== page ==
[g] Indeed, although al-Baghdadi has his own interpretation of takfirism and has justified the circumstances under which Muslims can be killed, Shekau’s less nuanced vision, which broadly fails to offer a clear distinction between Christian and Muslim targets, was a point of contention. Freedom Ohuoha, “Split in ISIS-Aligned Boko Haram Group,” Al Jazeera Centre for Studies, October 27, 2016.
[h] Despite Shekau’s “ouster,” even his offshoot group seems not to have fully renounced its allegiances to the Islamic State. Given that both he and al-Barnawi seem to be in broad agreement that al-Baghdadi is the caliph—even after the split—this indeed signals some potential for reconciliation between the two factions. Freedom Ohuoha, “Split in ISIS-Aligned Boko Haram Group,” Al Jazeera Centre for Studies, October 27, 2016.
[i] For its part, the al-Shabaab internal security service, known as the amniyat, has been known to arrest its members who sympathize with ISS. Moreover, a senior official of al-Shabaab in the Middle Juba region of Somalia, who was known to be sympathetic to the al-Shabaab/Islamic State merger, was ambushed and killed by other al-Shabaab members. See Jason Warner, “Choosing Alliances, Creating Fissures: How the Emergence of ISIS in Africa Affects the Relationships Between Boko Haram, Al-Shebab, and Al-Qaeda,” OE Watch: Foreign News & Perspectives of the Operational Environment 6:10 (2016): pp. 54-56.
 “Al-Mourabitoun,” Counter Extremism Project, November 2016.
 “West Africa Analysis: Islamic State Recognizes ISGS as West African Affiliate Following Increased Attacks in Recent Months, Despite 17 Month Silence,” Max Security, November 17, 2016.
 Thomas Joscelyn and Caleb Weiss, “Islamic State recognizes oath of allegiance from jihadists in Mali,” Long War Journal, October 31, 2016.
 Author communication, U.S. government analyst, 2016.
 Thomas Jocelyn, “Jihadists argue over leadership of Islamic State’s West Africa province,” Long War Journal, August 4, 2016.
 “Abubakar Shekau: Boko Haram has not been crushed,” Al Jazeera, December 29, 2016.
 “Who is this Islamic State’s Abdulqadir Mumin in Somalia,” The East African, September 2, 2016.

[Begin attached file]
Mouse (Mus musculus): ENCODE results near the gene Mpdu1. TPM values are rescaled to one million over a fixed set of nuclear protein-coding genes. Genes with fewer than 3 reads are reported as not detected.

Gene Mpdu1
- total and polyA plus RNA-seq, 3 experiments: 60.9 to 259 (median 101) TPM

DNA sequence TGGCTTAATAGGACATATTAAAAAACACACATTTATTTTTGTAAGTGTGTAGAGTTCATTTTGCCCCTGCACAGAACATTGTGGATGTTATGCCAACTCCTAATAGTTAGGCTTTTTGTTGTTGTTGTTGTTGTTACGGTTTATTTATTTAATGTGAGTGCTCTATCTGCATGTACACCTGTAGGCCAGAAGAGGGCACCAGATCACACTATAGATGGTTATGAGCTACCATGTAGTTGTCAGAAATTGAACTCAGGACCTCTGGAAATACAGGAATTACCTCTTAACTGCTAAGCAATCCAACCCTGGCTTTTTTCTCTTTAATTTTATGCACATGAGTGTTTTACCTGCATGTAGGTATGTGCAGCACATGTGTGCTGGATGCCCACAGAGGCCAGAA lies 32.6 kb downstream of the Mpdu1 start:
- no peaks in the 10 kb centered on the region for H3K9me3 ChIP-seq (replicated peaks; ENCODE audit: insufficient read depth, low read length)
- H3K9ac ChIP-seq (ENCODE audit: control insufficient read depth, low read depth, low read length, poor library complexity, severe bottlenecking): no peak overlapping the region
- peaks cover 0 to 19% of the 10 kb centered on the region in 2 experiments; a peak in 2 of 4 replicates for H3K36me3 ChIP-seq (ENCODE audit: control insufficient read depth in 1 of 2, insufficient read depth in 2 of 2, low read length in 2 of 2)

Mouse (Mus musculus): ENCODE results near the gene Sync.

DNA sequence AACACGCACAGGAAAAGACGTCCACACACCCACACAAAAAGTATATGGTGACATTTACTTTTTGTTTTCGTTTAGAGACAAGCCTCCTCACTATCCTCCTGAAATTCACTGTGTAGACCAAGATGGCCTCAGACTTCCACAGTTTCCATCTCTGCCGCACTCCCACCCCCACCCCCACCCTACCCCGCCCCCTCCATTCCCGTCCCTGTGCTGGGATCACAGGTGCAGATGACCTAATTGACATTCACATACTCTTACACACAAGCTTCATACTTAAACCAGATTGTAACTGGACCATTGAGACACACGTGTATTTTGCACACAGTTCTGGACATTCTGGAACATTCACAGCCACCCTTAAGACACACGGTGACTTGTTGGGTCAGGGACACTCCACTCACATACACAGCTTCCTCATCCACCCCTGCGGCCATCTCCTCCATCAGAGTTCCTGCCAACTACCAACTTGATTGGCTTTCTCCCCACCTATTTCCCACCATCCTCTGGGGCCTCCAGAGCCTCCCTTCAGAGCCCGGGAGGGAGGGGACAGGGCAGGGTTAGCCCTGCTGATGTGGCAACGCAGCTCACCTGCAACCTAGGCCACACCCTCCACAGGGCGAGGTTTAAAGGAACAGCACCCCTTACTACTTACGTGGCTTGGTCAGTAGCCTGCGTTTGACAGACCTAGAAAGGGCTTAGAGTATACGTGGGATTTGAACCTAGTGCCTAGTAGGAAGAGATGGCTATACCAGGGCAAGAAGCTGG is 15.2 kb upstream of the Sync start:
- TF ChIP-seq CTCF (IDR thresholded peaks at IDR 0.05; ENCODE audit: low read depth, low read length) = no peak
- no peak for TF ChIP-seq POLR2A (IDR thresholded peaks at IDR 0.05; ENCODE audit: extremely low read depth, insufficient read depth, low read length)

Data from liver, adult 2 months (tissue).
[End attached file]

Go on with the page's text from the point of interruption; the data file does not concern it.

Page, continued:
For more on the social media campaign to convince al-Shabaab to switch allegiances, see Thomas Joscelyn, “Shabaab’s leadership fights Islamic State’s attempted expansion in East Africa,” Long War Journal, October 26, 2015.
 Christopher Anzalone, “The Resilience of al-Shabaab,” CTC Sentinel 9:4 (2016).
 Harun Maruf, “Somali Officials Vow to Retake Somali Town,” Voice of America, October 28, 2016.
 Abdulkadir Khalif, “Somalia: Islamic State Militants Lose Control of Somali Town,” The East African, December 7, 2016.
 “Puntland Sentences Two ‘ISIS’ Fighters to Death,” Somaliland Monitor, November 21, 2016.
 Connor Gaffey, “Somalia: Seven Militants Killed in First Military Clash with ISIS-Aligned Forces,” Newsweek, December 5, 2016.
 “Operational Conclusions: Fourth Meeting of the Heads of Intelligence and Security Services of the member countries of the Djibouti Process,” African Union Peace and Security, December 7, 2016.
 “Islamic State in Somalia – Islamic State Somalia / ISS / ISISS,” Terrorism Research and Analysis Consortium, 2016.
 “Kenya police ‘foil anthrax attack’ by ‘IS-linked group,’” BBC, May 4, 2016.
 William Watkinson, “ISIS expands as new jihadi group Jahba East Africa pledges allegiance to Abu Bakr al-Baghdadi,” IB Times, April 12, 2016.
 Sunguta West, “Jahba East Africa: Islamic State Alters the Dynamic of Somalia’s Conflict,” Terrorism Monitor 14:9 (2016).
 Aaron Y. Zelin, “New Statement from Jahba East Africa: ‘From the Heart of Jihad,’” posted on Jihadology, July 4, 2016.
 For more information, though dated, on Ali, see Bill Roggio, “Shabab names new leader of Kenyan branch,” Long War Journal, January 13, 2012.
 “Jahba East Africa (Islamic State / ISIS Somalia, Kenya, Tanzania and Uganda / ISISSKTU),” Terrorism Research and Analysis Consortium, 2016.
 Jacob Zenn and Abdou Cisse, “How al-Qaeda will benefit from the Islamic State’s ‘Greater Sahara Province,’” Terrorism Monitor 15:1 (2017).
 For more, see Paul Cruickshank and Brian Dodwell, “A View from the CT Foxhole: An Interview with John Brennan, Director, CIA,” CTC Sentinel 9:9 (2016).